My AlMoSt ChIldLiKe IdEaLiStIc BuLlShIt MaNiFeSto

SoMe PeOpLe ThInK OnLy InTeLlEcT CoUnTs: KnOwInG HoW To SoLvE PrObLeMs, KnOwInG HoW To GeT By, KnOwInG HoW To IdEnTiFy An AdVaNtAgE AnD SeIzE It BuT ThE FuNcTiOnS Of InTeLlEcT ArE InSuFfIcIeNt WiThOuT CoUrAgE, LoVe, FrIeNdShIp, CoMpAsSiOn AnD EmPaThY

Friday, June 04, 2010

The Role of Horses (马) in Chinese History



1. Why did China desperately need horses from the nomads? How did Chinese empire try to solve the problem?

Throughout ancient China, no animal has a greater impact on its civilization other than the humble horse. With the onset of domestication of indigenous Mongolian horses back in the Shang and Zhou Periods, the function of horses had evolutionised from an animal doing menial jobs to becoming an animal of great importance in China’s foreign relations, military policies and economic well beings. Previously, horses were used as a mode of transport, function as religious sacrificial and the purpose of drawing chariots.

Although ancient Chinese tends to fully utilize the indigenous breed of Mongolian horses due to its adaptability to withstand harsh environment however these horses proves to be inadequate in term of its usage for warfare purposes as they are often outrun, less resilience and resistance to warfare environment by larger and more capable breeds of horses of the Northern and Western Steppes.

In those primeval times, the Chinese were capable of exploiting the Calvary art of war using chariots drawn by horses however the horses used and mode of fighting proves to be ineffective and vulnerable as compared to the barbaric art of shooting on horseback and the mastery art of horseback riding. These earliest ability of Calvary combat have been taken advantage of by the Shang, Zhou and Qin Dynasties. This obsolete art of war could be seen in excavation sites in and around An-yang (Modern-day Honan) and the excavation of the Terracotta Army in Xian in Shanxi Province during the Shang and Qin periods respectively.

The development and assimilation of these barbaric arts of war into the Chinese Calvary art of war occurred during King Wu-ling of the Northern Chao period as mentioned by the great historian, Sima Jian (司马迁) in his Shiji. As time went by, the Chinese began to gain mastery of such barbaric art of war thus good horses are needed; they are required to enhance military tactics during the rise of the Han Dynasty, reign by Emperor Han Wu-ti. Besides that, the threat of nomadic from the Northern and Western steppes proves to be cause of the Chinese empire to advance in its art of war. Perhaps the Han Dynasty knew that China’s survival relied fully on its equestrian prowess.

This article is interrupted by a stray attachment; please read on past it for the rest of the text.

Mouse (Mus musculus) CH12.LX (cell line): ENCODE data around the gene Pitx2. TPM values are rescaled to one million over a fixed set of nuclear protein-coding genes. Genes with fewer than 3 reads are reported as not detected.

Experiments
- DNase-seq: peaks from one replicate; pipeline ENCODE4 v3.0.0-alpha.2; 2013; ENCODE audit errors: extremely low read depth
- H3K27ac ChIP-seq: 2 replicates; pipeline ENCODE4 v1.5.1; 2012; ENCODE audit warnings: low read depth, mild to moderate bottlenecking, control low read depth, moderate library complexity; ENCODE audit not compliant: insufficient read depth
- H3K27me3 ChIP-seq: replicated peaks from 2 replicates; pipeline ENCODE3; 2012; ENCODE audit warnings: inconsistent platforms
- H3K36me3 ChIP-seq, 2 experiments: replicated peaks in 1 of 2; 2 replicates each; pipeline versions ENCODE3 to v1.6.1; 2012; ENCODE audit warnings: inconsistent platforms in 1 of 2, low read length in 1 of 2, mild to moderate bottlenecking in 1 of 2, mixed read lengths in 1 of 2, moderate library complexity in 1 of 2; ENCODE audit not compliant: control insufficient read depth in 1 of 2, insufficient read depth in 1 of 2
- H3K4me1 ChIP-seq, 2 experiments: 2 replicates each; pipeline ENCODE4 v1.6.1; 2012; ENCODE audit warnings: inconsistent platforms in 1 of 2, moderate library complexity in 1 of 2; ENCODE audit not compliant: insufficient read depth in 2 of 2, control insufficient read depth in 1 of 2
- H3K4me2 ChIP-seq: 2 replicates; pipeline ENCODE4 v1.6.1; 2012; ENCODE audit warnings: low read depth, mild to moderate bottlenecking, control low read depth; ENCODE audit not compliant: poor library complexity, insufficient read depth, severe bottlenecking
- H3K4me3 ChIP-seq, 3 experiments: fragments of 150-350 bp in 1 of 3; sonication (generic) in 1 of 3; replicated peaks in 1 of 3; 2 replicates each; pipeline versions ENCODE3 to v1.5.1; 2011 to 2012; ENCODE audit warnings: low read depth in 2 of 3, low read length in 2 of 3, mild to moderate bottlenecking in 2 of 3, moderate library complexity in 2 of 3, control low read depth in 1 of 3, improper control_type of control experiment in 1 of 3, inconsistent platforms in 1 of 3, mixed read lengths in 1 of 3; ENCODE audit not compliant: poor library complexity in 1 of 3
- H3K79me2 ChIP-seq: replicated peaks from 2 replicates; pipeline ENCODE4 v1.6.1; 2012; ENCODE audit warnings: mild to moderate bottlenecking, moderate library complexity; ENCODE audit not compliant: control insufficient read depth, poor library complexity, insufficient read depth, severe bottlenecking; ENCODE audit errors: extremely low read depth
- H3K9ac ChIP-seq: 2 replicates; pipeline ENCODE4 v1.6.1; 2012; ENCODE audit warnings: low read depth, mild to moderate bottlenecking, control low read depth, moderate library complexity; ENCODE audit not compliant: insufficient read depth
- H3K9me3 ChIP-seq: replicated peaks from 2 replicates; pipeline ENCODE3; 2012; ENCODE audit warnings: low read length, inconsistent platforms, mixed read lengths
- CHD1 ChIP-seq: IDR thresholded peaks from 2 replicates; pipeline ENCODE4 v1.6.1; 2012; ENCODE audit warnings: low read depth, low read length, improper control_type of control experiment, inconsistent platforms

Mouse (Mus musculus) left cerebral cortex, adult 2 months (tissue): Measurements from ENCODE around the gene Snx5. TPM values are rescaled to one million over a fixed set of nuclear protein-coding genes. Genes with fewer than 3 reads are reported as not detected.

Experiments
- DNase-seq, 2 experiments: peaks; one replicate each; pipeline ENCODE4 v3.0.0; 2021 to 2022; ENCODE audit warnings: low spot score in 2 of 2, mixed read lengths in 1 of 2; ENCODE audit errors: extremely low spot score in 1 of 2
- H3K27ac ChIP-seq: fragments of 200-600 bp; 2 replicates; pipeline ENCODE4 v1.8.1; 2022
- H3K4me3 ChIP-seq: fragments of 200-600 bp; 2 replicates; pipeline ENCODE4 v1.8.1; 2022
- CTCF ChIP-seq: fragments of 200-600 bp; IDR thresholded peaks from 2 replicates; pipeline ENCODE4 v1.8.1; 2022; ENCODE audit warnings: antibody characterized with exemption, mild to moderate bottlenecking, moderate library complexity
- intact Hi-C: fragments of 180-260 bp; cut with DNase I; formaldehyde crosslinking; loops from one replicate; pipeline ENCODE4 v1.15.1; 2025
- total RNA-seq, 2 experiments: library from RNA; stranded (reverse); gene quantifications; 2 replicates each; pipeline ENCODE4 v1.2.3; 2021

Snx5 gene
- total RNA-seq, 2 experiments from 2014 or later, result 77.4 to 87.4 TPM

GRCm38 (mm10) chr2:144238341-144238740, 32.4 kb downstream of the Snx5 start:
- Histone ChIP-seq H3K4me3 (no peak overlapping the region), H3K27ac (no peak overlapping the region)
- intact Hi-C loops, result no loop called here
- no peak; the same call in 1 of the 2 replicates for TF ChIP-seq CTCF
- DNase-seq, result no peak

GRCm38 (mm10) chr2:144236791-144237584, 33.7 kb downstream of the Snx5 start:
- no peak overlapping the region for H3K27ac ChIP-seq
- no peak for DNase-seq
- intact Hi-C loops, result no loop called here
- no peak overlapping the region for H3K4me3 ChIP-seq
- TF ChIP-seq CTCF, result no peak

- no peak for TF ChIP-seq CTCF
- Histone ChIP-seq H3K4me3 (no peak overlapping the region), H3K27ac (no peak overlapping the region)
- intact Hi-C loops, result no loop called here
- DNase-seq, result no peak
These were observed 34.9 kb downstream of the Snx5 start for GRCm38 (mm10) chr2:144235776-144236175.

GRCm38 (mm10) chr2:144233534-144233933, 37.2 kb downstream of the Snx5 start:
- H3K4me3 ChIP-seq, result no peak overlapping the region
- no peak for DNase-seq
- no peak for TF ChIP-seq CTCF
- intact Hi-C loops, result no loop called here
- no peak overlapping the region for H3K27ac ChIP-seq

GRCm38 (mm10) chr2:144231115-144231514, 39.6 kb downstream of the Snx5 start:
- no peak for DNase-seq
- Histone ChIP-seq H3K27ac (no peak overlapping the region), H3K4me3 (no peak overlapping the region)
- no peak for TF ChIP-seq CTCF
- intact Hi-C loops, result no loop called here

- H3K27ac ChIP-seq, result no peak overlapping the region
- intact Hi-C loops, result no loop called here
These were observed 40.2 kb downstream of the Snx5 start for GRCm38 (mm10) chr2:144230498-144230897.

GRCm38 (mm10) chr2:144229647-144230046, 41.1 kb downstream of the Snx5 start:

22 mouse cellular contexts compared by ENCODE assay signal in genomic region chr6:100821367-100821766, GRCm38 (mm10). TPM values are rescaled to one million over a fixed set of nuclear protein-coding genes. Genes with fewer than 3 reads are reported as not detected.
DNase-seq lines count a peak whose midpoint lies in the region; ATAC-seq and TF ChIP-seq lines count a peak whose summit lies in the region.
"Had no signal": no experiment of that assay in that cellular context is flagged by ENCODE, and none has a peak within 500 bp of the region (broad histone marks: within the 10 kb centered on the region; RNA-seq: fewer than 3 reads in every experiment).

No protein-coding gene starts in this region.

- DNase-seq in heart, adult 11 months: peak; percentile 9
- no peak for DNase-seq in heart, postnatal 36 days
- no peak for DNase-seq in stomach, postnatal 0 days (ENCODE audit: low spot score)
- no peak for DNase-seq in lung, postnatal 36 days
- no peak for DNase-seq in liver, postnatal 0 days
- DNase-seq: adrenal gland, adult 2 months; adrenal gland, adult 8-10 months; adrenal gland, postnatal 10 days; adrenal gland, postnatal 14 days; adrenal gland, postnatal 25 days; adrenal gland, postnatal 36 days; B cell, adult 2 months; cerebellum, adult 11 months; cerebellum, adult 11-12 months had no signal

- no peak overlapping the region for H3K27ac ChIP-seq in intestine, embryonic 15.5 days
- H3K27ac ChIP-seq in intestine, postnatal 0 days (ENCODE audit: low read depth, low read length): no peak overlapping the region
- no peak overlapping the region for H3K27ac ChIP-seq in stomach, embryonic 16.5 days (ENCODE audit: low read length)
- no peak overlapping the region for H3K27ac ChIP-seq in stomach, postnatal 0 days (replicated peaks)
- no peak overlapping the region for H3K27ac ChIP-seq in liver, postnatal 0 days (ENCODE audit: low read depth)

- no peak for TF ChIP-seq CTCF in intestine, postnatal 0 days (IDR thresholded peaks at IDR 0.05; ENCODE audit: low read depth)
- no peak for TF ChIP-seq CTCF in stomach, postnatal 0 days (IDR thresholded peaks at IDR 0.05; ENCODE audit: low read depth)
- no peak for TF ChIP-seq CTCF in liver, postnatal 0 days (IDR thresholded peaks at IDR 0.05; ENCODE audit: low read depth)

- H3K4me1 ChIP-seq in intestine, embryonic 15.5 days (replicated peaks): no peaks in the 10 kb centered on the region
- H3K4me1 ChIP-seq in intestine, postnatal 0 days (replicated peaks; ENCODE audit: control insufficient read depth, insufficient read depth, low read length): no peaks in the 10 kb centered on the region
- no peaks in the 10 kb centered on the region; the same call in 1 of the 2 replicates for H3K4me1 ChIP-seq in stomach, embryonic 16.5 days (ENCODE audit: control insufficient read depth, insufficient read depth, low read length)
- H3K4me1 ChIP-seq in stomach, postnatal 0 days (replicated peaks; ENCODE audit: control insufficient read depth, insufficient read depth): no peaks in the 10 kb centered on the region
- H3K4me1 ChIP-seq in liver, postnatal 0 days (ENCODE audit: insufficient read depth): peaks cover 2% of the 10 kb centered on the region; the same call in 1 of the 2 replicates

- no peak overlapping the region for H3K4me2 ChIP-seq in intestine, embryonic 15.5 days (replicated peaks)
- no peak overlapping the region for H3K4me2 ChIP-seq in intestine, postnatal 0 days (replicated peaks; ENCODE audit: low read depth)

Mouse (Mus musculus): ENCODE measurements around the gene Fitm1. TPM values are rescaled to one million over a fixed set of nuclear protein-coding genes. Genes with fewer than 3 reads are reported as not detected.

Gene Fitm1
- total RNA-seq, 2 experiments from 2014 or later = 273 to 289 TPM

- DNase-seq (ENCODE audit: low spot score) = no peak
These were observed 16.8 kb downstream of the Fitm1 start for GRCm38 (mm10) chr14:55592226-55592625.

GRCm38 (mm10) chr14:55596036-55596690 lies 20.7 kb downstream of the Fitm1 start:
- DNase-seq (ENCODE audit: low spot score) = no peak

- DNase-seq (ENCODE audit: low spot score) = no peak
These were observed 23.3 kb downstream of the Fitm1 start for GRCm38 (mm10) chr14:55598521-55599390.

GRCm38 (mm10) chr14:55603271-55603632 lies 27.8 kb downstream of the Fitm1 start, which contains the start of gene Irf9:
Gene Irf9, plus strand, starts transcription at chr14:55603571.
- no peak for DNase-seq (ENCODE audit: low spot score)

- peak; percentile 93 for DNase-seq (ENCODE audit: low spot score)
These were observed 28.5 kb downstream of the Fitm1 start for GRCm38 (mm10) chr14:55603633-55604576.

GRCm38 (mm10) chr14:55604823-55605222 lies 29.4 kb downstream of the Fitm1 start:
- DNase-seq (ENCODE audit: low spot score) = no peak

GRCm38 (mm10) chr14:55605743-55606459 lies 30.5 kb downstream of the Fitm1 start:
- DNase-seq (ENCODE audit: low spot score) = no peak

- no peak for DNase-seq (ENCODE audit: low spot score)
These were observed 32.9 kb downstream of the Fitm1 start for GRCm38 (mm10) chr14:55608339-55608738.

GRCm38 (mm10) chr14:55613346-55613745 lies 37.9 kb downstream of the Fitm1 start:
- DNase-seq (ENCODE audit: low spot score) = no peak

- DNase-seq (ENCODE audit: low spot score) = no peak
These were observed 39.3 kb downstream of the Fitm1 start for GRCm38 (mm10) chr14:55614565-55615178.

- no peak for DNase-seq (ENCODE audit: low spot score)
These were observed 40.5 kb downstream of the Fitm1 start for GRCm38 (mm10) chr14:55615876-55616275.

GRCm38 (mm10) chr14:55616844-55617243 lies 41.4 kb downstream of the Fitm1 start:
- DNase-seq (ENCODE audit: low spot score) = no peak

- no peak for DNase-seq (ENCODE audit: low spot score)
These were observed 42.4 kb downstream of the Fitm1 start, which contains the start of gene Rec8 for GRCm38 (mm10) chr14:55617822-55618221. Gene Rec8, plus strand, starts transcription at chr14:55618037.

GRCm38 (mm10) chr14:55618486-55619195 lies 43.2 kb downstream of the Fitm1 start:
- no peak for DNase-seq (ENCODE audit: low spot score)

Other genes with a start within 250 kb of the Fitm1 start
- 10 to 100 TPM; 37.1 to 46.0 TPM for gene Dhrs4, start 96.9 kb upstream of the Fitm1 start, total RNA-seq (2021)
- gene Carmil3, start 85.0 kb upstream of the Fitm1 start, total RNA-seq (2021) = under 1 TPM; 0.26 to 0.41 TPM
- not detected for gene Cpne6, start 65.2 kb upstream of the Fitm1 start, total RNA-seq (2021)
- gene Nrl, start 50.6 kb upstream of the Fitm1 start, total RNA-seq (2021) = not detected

As a result, the Chinese were forced to abandon their traditional war chariot warfare in favour of the barbaric art of mounted Calvary which is seen as faster, better and more effective in handling threats from the barbarians. This is the start of using horses for military, economic and social purposes. The need of sufficient steed forces for the army seems to be a common goal through China’s imperial past to combat military threat.

The Chinese empire tried to solve this problem of getting good horses through three means – economic, military and political means. In economics, the Chinese Han dynasty started with the exchange of Chinese Silk with Xiongnu fine horses and other supplies that is necessary. The setting up of the South-Western Silk road which traded tea and horses which links southwest China with Tibet, Southeast Asia, South Asia, and beyond. The opening up of the major route of transcontinental trade called the Silk Road (North) by pioneer Zhang Qian (張騫) which opens to trade in the Central Asia resulted in trading with countries such as Dayuan (Ferghana), Daxia (Bactria) and Shendu (India). These resulted in the mobilization of Chinese Silk across many part of the world in exchange for China’s necessities which in this case good horses for war. In the Song dynasty, several markets were set up which was administered by the offices of horse trades (mamasi). As the desperation of good horses are needed, military campaign is the next steps in acquiring good horses if the economic policy failed as seen in Dayuan (Ferghana- Modern day Uzbekistan) and against the Xiongnu when they failed in sharing their special breed of horses called Kuai-ti with the Han empire. In order to be self-sufficient and self reliant, the Chinese empire did try to create careful breeding of the Ferghana horses but were rarely successful. This may be due to the inadequate expertise in handing such foreign horses, environment and different function of horses in China and Ferghana. Last but not the least, horses are seen as political symbol in a form of tributes and gift to the Chinese Empire such as during the Tang dynasty with the Uyghur which they helped in suppressing the An Lu Shan Rebellion.